Not to be outdone by other 2020 Democratic presidential contenders, Sen. Bernie Sanders (I-VT) announced Monday morning that he plans to introduce legislation to forgive the student loan debt of around 45 million Americans — a plan that will easily cost upwards of $1.5 trillion.
CNBC reports that Sanders announced the plan — tentatively titled "The College for All Act" — at a press conference early Monday, adding that Sanders plans to pay for the massive handout with a tax on "Wall Street," though Sanders and his team revealed only a general outline of the tax plan.
Instead, Sanders mostly followed up on his proposal with a series of nonsensical tweets suggesting that since Congress approved other costly, objectionable government projects like the Wall Street bailout, that Congress could easily approve erasing student loan debt owed to the federal government.
If we could bail out Wall Street, we sure as hell can #CancelStudentDebt.— Bernie Sanders (@BernieSanders) June 24, 2019
The plan would go on, Sanders said, to include free two- and four-year degrees at public colleges and universities, in case any college-aged student were to miss out on the opportunity to help the federal government acquire more debt.
The plan also features a handful of sub-proposals, according to Vox Media, that operate as separate, though associated, handouts to students.
Sanders is proposing funding streams to states, tribes, and historically black colleges and universities (HBCUs) to allow them to eliminate undergraduate tuition and fees. The bill would also increase spending on work-study programs and build up federal grant programs for low-income students for additional costs related to getting an education, from housing and transportation to buying books.
“This is truly a revolutionary proposal,” Sanders reporters. “In a generation hard hit by the Wall Street crash of 2008, it forgives all student debt and ends the absurdity of sentencing an entire generation to a lifetime of debt for the ‘crime’ of getting a college education.”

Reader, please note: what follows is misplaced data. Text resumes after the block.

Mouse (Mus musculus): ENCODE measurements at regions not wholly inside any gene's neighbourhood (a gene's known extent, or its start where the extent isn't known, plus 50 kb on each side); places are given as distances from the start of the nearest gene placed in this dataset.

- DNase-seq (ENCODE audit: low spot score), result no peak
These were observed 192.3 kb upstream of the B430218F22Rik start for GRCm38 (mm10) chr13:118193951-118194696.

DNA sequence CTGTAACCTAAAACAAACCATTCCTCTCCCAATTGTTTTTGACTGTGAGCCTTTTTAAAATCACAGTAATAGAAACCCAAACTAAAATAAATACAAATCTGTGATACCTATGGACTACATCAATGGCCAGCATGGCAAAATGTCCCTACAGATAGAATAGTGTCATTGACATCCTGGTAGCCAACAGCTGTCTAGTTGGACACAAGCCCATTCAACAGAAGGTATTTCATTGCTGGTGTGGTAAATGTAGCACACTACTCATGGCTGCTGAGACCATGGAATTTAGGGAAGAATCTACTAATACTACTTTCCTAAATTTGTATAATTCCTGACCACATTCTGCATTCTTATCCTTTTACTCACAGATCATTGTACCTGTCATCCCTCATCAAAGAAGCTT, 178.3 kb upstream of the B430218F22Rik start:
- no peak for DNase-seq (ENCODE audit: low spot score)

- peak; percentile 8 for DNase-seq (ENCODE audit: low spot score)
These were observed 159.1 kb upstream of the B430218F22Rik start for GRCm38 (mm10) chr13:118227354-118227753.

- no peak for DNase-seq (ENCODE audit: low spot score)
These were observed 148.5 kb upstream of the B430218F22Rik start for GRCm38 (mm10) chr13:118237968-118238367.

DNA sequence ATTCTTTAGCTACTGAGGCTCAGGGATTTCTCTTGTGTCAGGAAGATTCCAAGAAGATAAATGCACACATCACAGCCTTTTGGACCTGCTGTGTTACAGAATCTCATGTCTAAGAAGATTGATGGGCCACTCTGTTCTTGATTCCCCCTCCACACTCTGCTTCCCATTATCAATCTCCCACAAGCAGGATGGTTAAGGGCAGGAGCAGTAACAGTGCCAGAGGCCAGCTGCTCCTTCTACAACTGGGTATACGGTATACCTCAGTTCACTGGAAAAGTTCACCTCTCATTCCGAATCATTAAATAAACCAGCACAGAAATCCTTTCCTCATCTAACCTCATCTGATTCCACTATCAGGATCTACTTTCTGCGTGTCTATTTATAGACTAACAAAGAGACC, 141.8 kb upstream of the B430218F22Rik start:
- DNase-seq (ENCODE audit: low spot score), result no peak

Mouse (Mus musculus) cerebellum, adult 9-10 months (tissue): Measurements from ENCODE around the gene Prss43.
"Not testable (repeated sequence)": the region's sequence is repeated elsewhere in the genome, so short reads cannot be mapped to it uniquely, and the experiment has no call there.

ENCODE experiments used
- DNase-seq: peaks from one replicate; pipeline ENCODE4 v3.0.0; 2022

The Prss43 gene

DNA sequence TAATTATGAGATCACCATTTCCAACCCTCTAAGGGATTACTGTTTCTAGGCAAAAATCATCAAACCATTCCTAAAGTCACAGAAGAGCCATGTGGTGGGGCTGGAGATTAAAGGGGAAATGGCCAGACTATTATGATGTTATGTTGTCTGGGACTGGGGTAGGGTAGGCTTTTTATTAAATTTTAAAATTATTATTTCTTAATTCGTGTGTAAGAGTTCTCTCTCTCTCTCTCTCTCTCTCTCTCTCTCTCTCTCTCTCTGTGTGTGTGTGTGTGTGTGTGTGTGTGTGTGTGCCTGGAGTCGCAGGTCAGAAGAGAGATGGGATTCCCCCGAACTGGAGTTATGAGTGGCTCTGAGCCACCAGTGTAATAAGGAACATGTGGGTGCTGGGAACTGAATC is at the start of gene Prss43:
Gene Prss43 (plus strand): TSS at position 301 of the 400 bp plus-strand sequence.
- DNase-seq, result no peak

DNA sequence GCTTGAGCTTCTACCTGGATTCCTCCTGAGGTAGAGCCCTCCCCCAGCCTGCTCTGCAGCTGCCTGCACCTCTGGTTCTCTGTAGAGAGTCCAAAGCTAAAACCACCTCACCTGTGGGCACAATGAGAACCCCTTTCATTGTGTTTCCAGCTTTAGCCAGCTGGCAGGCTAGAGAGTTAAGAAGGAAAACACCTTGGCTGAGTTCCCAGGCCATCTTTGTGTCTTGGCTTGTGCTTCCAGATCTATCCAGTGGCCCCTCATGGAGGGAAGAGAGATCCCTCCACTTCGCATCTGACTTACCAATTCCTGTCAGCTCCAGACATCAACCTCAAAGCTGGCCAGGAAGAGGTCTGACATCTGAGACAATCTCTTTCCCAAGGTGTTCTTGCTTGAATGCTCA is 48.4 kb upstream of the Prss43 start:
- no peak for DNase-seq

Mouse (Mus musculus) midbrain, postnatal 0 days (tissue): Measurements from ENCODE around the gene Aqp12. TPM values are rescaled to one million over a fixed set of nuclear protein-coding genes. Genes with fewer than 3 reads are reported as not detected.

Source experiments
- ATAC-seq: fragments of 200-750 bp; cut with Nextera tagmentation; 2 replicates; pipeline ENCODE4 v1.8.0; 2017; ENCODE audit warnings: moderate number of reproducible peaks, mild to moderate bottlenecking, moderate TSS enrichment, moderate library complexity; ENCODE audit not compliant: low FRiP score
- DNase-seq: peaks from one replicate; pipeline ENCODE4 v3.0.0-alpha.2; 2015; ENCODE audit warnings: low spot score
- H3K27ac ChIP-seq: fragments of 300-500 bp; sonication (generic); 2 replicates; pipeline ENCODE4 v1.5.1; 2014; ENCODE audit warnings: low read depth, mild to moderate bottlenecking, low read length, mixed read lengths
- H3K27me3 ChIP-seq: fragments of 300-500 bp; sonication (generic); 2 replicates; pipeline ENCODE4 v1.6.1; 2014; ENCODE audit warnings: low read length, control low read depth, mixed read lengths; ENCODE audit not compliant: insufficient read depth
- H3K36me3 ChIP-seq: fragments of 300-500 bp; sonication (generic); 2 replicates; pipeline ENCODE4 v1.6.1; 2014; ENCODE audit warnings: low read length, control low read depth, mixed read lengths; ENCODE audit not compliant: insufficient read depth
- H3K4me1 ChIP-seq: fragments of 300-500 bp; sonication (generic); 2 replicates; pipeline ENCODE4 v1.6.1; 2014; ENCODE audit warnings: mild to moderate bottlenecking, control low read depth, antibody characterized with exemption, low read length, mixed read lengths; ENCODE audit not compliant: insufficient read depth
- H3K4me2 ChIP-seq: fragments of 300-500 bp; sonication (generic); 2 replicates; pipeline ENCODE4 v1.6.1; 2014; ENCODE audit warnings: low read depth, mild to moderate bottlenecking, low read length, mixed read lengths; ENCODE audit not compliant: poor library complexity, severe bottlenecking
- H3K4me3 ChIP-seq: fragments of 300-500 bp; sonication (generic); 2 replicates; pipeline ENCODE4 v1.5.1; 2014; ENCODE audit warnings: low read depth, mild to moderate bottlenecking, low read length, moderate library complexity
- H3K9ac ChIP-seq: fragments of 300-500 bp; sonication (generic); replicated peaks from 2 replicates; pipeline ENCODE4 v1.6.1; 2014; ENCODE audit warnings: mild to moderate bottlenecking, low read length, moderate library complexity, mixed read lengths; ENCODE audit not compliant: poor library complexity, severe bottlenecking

It's also a strike at Sen. Elizabeth Warren (D-MA), Sanders' main competitor for second place in the race to secure the 2020 Democratic presidential nomination. Warren has been on a roll lately, promising chunks of money to a handful of target demographics in order to pad her support numbers. Over the weekend, Warren announced a handout to LGBT couples who missed out on filing joint tax returns ahead of the Obergfell decision, and has talked occasionally about reparations for slavery.
Last week, Warren proposed a modified forgiveness plan for former students with outstanding debt, but capped her relief check at $50,000 per student making less than $250,000 post-graduation.
Sanders and his co-sponsors, Rep. Ilhan Omar (D-MN) and Rep. Pramila Jayapal (D-WA), claim that the program's $1.5 trillion price tag (at minimum) could be paid "by a new tax on financial transactions, including a 0.5 percent tax on stock transactions and a 0.1 percent tax on bonds."
But critics were quick to point out that students with responsible retirement plans or even minimal stock portfolios would be hit by Sanders' plan and forced to pay for their own bailout. The plan also attacks typical IRAs and other low-risk stock-based savings plans that are supposed to help average Americans — not the "super-wealthy" — prepare for future or unexpected expenses, and sticks those most affected by the student loan debt burden with a hefty federal government debt burden.
Sanders' plan also severely underestimates the cost of forgiving student loan debt, according to Brian Reidl, a senior fellow at the Manhattan Institute. While the public and private loan forgiveness does bring the plan close to a $1.6 trillion price tag, Sanders' claims fail to take into account the cost of making college free going forward ($1.2 trillion, at least), as well as ongoing relief for those who still insist on taking out student loans (approximately $200 billion).
That brings the cost of Sanders' plan far closer to $3 trillion than $1.5 trillion.
Reidl points out that there are extraneous economic factors to making college free, as well. An educational institution often supports the industry and survival of an entire town.
And this does not even address how "free" public college will eviscerate the non-elite private colleges. which will struggle mightily to compete for students. Many of these are small-town colleges that @KedronBardwell explains are in towns that are already struggling.— Brian Riedl (@Brian_Riedl) June 24, 2019
Sanders doesn't let such trifling considerations affect his proposed handouts, however.